Aviacsa was a Mexican carrier that disappeared from LAX several years ago; they were the last scheduled operator here to use B737-200s like this one. Compare the long, skinny engine cowlings to those on all the newer models; this model used more fuel and made much more noise and smoke than its replacements. In addition, while the engines on these older models were under the wings, newer models (such as the one in the next photo) have their engines mounted ahead of the wings.

United phased out its B737s last year; their last one, a -300, passed through LAX on its final revenue flight. This one is a -500

US Air rarely brings B737s into LAX anymore; this shot was taken about two years ago. This -300 still flies for US Air, though; previously it was with America West

We don't just see B737s in airline colors; the BBJ (Boeing Business Jet) is a corporate version of the B737. Most of these appear to be BBJ1s, which are based on the -700; but there is also a -800 version, known as the (wait for it) BBJ2. And of course, some are simply converted airliners (which is how Boeing got the idea in the first place, as has Airbus; It works the other way, too: today's regional jets have their roots in business jets). Unlike airlines, whose aircraft serve double duty as really expensive portable billboards, corporate jets tend to be very low-key; hardly ever is there any indication of who they fly for.

This is what a brand-new BBJ looks like. Unlike the airliner models, which tend to leave the factory fully finished and ready (or nearly so) to enter service, the corporate versions often leave as "green" aircraft, lacking paint and interiors. They then go to another facility, known as a completion center, for these finishing touches. This aircraft showed up over the weekend, and was one of the motivations for revising this edition.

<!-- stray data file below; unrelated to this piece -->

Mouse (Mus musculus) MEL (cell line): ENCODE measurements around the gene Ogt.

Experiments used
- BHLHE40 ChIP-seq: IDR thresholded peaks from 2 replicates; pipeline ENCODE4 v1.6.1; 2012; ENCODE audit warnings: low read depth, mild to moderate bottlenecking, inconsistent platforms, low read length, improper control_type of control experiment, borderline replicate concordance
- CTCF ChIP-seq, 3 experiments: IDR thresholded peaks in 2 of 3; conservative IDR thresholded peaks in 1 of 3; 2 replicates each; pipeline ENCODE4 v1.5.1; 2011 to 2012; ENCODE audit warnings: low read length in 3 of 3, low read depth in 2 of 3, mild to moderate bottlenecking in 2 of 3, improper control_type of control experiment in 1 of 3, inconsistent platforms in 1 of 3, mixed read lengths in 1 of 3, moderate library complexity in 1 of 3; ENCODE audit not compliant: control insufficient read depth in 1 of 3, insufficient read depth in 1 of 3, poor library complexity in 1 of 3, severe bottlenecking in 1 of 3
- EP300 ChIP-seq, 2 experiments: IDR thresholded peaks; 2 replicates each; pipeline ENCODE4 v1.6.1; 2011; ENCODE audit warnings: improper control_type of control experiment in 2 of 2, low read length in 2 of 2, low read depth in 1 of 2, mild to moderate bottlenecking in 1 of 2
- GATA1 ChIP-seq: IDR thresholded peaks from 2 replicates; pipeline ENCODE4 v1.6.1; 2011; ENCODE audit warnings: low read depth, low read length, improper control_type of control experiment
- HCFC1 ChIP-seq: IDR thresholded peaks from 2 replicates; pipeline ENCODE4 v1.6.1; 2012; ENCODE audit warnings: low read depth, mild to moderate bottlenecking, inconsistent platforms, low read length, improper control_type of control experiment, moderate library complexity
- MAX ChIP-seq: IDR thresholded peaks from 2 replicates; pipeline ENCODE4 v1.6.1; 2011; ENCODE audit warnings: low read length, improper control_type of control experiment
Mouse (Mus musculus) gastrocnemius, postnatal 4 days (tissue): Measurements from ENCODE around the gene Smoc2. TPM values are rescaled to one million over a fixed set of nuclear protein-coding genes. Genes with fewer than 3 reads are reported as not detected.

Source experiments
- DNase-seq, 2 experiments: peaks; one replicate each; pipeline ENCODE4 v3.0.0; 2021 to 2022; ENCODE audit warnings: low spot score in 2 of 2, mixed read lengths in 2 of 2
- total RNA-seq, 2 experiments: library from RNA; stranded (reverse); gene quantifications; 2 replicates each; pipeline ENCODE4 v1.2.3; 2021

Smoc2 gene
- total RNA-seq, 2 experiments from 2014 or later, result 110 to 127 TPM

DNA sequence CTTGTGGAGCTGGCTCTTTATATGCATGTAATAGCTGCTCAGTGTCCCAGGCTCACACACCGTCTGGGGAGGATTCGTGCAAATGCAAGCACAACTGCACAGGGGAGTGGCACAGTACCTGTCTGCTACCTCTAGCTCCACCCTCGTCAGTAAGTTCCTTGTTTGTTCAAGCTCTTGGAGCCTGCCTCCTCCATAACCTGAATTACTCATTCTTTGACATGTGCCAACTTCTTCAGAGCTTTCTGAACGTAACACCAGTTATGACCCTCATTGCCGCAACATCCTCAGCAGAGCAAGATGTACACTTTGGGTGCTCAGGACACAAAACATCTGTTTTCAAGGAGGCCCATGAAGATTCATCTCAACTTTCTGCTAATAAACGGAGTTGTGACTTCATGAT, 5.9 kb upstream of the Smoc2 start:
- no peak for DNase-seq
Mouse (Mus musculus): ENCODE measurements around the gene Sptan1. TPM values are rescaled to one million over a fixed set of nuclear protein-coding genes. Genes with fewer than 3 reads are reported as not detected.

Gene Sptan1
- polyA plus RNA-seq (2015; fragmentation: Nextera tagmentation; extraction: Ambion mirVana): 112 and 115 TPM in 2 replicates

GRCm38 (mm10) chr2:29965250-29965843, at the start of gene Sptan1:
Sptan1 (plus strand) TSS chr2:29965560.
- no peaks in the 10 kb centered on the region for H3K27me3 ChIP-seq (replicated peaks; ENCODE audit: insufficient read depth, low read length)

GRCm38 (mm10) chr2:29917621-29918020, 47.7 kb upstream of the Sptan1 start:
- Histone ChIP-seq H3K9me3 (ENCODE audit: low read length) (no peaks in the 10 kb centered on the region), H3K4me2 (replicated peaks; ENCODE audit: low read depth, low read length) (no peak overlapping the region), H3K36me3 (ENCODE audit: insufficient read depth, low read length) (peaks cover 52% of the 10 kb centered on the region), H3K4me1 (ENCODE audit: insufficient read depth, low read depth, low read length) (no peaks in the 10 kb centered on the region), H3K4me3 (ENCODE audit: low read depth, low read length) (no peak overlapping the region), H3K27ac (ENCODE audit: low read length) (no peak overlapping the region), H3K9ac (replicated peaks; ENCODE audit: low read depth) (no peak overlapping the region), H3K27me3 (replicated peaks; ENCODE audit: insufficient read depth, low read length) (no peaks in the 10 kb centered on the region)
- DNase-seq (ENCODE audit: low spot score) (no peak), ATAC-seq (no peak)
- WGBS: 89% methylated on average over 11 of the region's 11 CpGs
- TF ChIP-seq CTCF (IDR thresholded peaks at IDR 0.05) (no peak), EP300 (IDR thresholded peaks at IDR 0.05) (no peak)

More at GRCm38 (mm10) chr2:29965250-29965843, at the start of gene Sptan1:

1. I love the 737. Thanks for the post and the photos!

  2. I understand Boeing is looking to discontinue production of the Guppy in the next few years. With 2000 on order I find it hard to believe.

    My mother is a flight attendant for WN. She used to complain about the "long" flight on their old 200's. BNA-PHX (I believe) was Southwest's longest 732 flight. Now they're doing BWI-LAX


  3. I'm confused (so what else is new?) Is 738 shorthand for 737-800?

  4. Tom: Glad you like it; stick around - there's more to come

    Ben: I had not heard that Boeing wants to get out of the Guppy business; if so it would be curious, since it's their best-seller and as far as I know they won't have a replacement anytime soon. I've no doubt that Airbus will be glad to fill that void . . .

    N: Sorry, yes; the aircraft identifiers we use in ATC and on flight plans incorporate the version as part of the aircraft model. Thus, a B737-800 is a B738, a B737-900 is a B739, and so on. This does get a bit confusing on the -700, since that is a B737 (just like the 'generic' identification). I've revised the photo captions to clarify.

  5. Great blog Captain Vector! You offer a lot of information, with a great view from above. I've tried my best to cover things from the ground. ;-) Perhaps we've met?

    Keep up the great work!